Numbers had suggested the African continent – and sub-Saharan Africa, in particular – may have managed to escape the disease. But on Sunday night in a televised address to his nation, South Africa’s President Cyril Ramaphosa declared a national state of disaster after a sharp increase in the number of people affected.
He announced Africa’s most drastic measures to date, and as a result stocks slumped to a six-year low, bonds fell and the rand weakened.
Ramaphosa also confirmed the virus is now transmitting person to person within South Africa itself. In a bid to tackle the crisis, he announced that his government had finalised a package of measures to try to minimise the effect of the global pandemic on the country’s already struggling economy.
It will allow authorities to access special funding and impose harsh regulations in a bid to try to control the virus. Travel bans are in place, schools shut and public gatherings of more than 100 people have been banned. “We have decided to take urgent and drastic measures to manage the disease, protect the people of our country and to reduce the impact of the virus on our society and on our economy,” President Ramaphosa said. “There can be no half measures.”
Numbers across the continent are rising quickly. South Africa had its first case confirmed on 5 March; 12 days later that number had risen to 62.
Rwanda, Equatorial Guinea, Namibia, Somalia, Tanzania, Liberia and Benin have all now reported their first cases of the COVID-19 virus. The number of African states now affected has reached 30.
Professor Bruce Bassett, a data scientist at the University of Cape Town, has been tracking the numbers since January, and believes the virus could be spreading undetected. “My concern is that we have this ticking time bomb,” he said.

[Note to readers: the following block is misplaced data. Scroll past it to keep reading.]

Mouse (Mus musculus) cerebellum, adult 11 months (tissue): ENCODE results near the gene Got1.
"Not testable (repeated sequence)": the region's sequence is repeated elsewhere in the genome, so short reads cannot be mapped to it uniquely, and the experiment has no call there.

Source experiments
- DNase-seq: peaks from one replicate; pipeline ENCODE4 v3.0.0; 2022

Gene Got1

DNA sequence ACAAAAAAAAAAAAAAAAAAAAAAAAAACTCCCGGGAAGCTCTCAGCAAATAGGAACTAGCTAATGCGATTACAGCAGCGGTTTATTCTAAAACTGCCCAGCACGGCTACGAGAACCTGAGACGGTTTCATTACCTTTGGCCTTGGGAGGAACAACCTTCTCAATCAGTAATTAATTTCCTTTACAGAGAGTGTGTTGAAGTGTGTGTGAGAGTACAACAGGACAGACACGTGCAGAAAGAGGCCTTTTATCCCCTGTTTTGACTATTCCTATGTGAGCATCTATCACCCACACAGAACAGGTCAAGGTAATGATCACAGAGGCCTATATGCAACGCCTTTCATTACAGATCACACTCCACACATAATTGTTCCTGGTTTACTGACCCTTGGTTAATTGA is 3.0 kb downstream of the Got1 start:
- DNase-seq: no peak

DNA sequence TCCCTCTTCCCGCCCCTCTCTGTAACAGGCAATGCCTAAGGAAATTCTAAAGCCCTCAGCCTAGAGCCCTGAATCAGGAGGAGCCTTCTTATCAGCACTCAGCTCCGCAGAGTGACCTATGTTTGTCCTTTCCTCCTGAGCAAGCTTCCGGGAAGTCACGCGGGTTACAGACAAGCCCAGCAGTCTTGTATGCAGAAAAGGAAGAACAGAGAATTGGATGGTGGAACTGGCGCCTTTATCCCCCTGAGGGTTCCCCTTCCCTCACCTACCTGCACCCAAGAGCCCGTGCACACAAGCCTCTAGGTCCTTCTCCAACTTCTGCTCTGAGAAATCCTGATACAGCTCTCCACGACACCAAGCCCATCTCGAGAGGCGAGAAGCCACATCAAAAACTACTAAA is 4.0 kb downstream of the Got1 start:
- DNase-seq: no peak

Professor Francine Ntoumi, the executive director of the Congolese Foundation for Medical Research, said she feared numbers could be much higher, adding that, “we need to investigate why large parts of Africa are asymptomatic. It’s quite surprising to see that Africa has so few cases compared to other continents.”
Professor Ntoumi and other experts are concerned that the healthcare systems in many African countries are too weak to cope; she says they fear those affected by HIV, tuberculosis and other infectious diseases will be at greater risk. “If we reach the same point as Germany or France, we will not be able to manage,” she said. “Here in the Republic of Congo, we don’t have hospitals or systems in place to deal with it.”
She added that advice issued by the World Health Organization (WHO) had not taken into consideration the difficulties that Africans face, such as washing hands regularly. Such advice may be logical for people in the West, but not for millions of Africans who don’t have access to running water.
“What happens when you don’t have water at home? How can you say to children, to family members to wash their hands? It’s not realistic,” she said. “When you don’t have enough money to buy food, do you think it’s possible to buy [antibacterial] gel for the whole family? It’s not the reality. I hope we don’t reach an epidemic on our continent. It will be difficult to manage.”
Professor Ntoumi is also concerned that the implications of social distancing have not been thought through enough. “Homes in Africa are small,” she said, “with lots of people, young and old, living together. How do you quarantine the elderly when they have nowhere to go? No one is addressing these issues. No one.”
She is urging African governments to act fast and address the pandemic before it escalates. “We need to prepare now, not when we’re confronted with cases. We should not wait for the WHO or for Europe. We need to find a local solution with local governments. For me that is a major issue.
“I believe medical research is key,” she added.